Monday, September 1, 2014

Feline Congestion CHF and Meds-What to Know, What to Use, Why Fluid in the Lungs Are NOT Normal

From the June 28 Facebook post about HCM meds:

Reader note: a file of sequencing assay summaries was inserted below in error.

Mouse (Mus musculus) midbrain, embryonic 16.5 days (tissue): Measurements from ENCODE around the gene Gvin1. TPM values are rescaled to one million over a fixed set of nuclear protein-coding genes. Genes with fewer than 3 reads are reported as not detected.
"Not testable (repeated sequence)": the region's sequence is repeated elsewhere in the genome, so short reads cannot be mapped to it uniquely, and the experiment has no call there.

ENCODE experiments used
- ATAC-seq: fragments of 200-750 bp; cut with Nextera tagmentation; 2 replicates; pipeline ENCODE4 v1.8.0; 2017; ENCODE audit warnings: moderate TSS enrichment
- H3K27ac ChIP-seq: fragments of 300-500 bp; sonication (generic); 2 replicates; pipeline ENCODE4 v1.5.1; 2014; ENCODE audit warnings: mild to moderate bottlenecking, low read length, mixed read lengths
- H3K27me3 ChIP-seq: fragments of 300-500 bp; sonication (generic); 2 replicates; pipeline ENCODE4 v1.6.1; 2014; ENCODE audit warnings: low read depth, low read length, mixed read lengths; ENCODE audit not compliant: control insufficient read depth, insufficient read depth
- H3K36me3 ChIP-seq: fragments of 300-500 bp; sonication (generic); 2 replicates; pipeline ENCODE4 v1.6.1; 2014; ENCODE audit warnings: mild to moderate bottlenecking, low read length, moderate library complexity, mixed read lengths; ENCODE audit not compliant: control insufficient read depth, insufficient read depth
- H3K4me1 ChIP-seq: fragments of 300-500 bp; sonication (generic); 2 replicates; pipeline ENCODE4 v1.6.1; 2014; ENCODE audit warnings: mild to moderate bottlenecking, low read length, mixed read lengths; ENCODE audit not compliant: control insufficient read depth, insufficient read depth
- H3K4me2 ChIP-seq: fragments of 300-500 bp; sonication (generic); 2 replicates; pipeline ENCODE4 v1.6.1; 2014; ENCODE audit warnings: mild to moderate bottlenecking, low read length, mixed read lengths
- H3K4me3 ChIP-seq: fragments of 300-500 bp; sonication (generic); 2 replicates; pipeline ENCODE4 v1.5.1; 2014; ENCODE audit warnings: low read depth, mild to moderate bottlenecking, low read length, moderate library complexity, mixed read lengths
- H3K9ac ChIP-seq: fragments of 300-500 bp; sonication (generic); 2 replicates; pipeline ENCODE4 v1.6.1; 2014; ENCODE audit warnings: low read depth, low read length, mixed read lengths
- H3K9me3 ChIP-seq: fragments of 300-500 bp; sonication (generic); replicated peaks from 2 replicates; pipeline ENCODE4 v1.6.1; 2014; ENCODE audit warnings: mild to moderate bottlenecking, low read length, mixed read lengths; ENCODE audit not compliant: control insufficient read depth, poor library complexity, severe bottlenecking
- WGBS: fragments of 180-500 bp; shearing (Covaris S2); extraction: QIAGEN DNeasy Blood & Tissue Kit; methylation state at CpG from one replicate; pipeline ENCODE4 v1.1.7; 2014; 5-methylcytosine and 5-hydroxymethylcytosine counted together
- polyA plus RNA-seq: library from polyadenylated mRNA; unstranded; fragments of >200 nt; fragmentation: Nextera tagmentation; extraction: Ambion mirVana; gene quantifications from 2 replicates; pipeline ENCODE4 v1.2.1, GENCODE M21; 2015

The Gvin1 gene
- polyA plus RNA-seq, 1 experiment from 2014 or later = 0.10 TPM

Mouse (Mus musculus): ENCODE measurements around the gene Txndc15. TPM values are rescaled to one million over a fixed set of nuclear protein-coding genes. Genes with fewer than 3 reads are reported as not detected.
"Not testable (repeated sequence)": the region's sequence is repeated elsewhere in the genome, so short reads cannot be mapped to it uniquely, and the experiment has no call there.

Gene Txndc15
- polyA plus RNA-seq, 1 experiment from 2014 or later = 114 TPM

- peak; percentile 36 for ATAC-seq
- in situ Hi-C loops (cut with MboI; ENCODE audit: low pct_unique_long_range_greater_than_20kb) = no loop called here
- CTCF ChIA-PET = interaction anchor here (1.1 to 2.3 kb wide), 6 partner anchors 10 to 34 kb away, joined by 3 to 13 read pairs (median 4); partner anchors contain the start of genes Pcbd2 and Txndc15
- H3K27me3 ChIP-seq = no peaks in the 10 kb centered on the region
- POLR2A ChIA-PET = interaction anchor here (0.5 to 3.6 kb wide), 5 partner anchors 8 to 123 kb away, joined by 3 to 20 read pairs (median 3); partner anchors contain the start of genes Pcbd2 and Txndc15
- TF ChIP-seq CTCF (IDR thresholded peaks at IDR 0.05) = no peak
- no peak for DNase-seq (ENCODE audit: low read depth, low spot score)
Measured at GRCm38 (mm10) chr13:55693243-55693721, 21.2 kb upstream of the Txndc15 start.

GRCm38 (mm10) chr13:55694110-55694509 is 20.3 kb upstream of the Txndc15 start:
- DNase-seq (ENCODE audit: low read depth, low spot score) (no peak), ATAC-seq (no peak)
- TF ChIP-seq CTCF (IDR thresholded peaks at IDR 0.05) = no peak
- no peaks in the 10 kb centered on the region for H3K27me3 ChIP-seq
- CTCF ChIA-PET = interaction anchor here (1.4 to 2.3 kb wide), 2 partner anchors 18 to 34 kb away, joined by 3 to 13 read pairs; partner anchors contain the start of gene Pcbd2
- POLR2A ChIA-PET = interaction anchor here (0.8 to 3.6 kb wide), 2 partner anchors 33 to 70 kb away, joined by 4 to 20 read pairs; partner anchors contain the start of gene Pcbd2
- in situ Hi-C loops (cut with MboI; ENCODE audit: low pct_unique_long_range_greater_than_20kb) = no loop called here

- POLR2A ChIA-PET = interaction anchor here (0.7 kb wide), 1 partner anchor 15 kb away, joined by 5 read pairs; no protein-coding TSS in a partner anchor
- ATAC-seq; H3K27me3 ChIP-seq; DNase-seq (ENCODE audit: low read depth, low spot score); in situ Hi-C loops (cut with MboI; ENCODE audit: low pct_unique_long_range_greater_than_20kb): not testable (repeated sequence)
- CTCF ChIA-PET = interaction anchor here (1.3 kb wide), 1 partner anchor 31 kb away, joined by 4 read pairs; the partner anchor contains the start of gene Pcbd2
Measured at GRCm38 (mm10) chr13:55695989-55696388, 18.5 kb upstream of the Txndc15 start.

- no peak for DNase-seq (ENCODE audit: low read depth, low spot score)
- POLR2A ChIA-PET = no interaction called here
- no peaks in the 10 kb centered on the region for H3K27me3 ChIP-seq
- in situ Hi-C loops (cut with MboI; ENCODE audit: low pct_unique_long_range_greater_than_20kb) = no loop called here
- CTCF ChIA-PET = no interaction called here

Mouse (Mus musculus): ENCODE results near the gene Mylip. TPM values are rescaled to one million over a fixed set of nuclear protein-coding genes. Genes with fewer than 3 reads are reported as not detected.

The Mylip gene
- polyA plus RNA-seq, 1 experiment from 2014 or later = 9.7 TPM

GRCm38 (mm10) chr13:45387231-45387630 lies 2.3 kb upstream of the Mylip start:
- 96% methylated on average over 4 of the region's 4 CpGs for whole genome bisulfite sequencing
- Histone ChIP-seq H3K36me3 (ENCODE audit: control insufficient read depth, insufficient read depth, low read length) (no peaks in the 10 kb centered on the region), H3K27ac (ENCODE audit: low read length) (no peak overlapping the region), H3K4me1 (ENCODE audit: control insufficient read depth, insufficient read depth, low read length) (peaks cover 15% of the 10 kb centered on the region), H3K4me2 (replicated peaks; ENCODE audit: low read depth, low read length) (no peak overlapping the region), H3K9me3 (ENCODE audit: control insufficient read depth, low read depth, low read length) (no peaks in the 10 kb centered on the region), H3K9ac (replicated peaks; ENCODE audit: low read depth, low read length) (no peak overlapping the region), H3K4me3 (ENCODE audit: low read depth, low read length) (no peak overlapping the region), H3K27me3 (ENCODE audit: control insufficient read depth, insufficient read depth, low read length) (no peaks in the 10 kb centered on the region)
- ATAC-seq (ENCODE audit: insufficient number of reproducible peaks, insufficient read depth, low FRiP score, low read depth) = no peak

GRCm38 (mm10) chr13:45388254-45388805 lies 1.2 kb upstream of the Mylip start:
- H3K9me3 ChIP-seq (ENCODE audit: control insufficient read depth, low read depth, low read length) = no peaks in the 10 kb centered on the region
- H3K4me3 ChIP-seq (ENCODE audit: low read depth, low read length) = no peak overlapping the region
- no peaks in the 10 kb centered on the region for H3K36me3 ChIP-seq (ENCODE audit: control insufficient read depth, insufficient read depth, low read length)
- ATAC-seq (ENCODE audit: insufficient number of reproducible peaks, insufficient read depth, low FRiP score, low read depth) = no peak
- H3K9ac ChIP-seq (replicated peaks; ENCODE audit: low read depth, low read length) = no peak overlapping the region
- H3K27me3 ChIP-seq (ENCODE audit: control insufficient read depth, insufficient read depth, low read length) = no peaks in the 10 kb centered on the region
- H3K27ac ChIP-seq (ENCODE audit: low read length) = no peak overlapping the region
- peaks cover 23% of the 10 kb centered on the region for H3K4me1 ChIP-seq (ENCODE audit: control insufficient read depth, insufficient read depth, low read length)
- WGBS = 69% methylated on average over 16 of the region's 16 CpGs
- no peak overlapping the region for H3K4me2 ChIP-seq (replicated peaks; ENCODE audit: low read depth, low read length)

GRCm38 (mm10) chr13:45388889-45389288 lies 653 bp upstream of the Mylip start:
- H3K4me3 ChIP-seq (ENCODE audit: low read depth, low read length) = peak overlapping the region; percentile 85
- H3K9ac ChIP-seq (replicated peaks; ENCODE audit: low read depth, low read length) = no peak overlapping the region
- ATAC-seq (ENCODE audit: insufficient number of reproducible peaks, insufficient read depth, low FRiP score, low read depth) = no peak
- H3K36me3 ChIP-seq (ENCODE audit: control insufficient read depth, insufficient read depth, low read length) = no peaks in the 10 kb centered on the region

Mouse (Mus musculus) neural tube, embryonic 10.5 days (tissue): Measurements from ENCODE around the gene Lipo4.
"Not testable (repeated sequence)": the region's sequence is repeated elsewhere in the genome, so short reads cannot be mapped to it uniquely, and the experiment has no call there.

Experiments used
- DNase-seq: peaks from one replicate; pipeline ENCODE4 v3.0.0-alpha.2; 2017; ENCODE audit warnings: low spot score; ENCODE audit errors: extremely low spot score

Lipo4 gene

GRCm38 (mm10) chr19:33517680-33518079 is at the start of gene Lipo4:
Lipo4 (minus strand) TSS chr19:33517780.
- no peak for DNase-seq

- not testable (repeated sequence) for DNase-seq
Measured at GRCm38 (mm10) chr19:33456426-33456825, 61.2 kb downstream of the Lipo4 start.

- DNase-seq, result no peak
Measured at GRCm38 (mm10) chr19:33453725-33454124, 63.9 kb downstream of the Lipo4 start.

HCM cats need a lot of meds. The Notes and blog tab Meds discusses what Myrna is on and what the med does. Your cat will need lasix to combat congestion and to keep it at bay. Congestion is extra fluid that backs up into the lungs. Too much fluid in the body and a thick heart valve cannot adequately pump it out or take it in. Then fluid backs up into the lungs, filling the lungs, causing congestion. This isn't about any fluid being "normal". There is NOTHING normal about fluid being in the lungs. Pets are not like us-a bit of fluid and a cough, some decongestant and we're ok. Fluid in pets indicates an illness and usually heart disease and that means a life long struggle for you and the cat to keep fluid out of the lungs by decreasing the amount in the body. And that is what lasix is for-to get rid of extra fluid. Fluid in the lungs leads to a lack of oxygen picked up by circulating blood; leads to overall body weakness; a reduction of needed oxygen to support organs; leads to organ failure; and lungs filling with fluid leads to drowning. It's a very complex bio/chemical process. Giving extra lasix on top of a regular dose-when needed-will help you get ahead of a congestion episode. And these episodes will occur on occasion. Any stress and congestion can seem to quickly escalate. Part of what happens also is that when under stress, the body can't handle the extra fluid that may have been there, not really getting in the way-yet-of breathing. Again, a very complex bio process. Don't be afraid to give more lasix as needed if the cat is congested. The problem with this advice is you personally must experience what we have in order to know what to do the next time there is a problem. And it is always trial and error. And there is always waiting involved. And then there is always trying to figure out if the cat needs the cardiologist or the ER or both and how soon. Develop a protocol: the regular maintenance dose schedule-precise doses and on time. Then know how to count the breathing rate. This is important because how well the cat is able to breathe indicates if the cat is congested and if it needs more lasix. One up and down chest movement is one count. # of those in 15 seconds=a minute rate. Every cat's rate fluctuates at rest, sleeping, playing, etc. They will go from 24 to 40 in a nano second but then come back down to 34 and 24 in the next few seconds. Cats dream. Cats are anxious. The breathing will increase. They sniff things and the rate increases. To truly count, you must see the cat resting. Then count it again a few minutes later. If the rate is 8 in 15 secs (8/15) or higher, that's too high and now's the time to give extra lasix to get ahead of-and not behind-congestion. Don't be afraid to give a little extra now. Don't wait to see if the breathing gets worse. Take care of it now. Right now. Give 1/4 of a tab-of 12.5 tab or 20mg tab (so 3mg or 5mg). Whatever you have on hand. Wait an hour and see if the breathing improves. Then give another 1/4 if the rate doesn't improve. Then wait an hour. If there is no improvement, OR if the rate increases at any time, OR if it's getting late in the day and the vet's office will close soon, call the vet. Or feel free to call the vet at anytime WHILE you also give extra lasix. If the cat collapses-go to the ER NOW. If the cat's rate increases and you can't get to the cardio or vet, go to the ER because the cat will need oxygen and IV lasix. If you have supplies on hand and have learned how to do injections, you could also give .15ml injection to .3ml injection. All this as long as the cat isn't in pain or distress from congestion. If you think the cat's in pain and distress, go to the ER now. It's easy to wait to see if things improve. For some reason, we act as if we expect things to not be as bad as they actually are. We want to will away the problem. We can't believe what we are seeing. But remember a recent blog post-we need to think of our cats like babies-those small little bodies. How long would you let a baby be unable to breathe, or collapse, or be in pain? Not more than a few seconds perhaps. We need to do the same with our cats. Little bodies, with little lungs, and large hearts-makes for a difficult disease to manage. But we can. We just need to act quickly.

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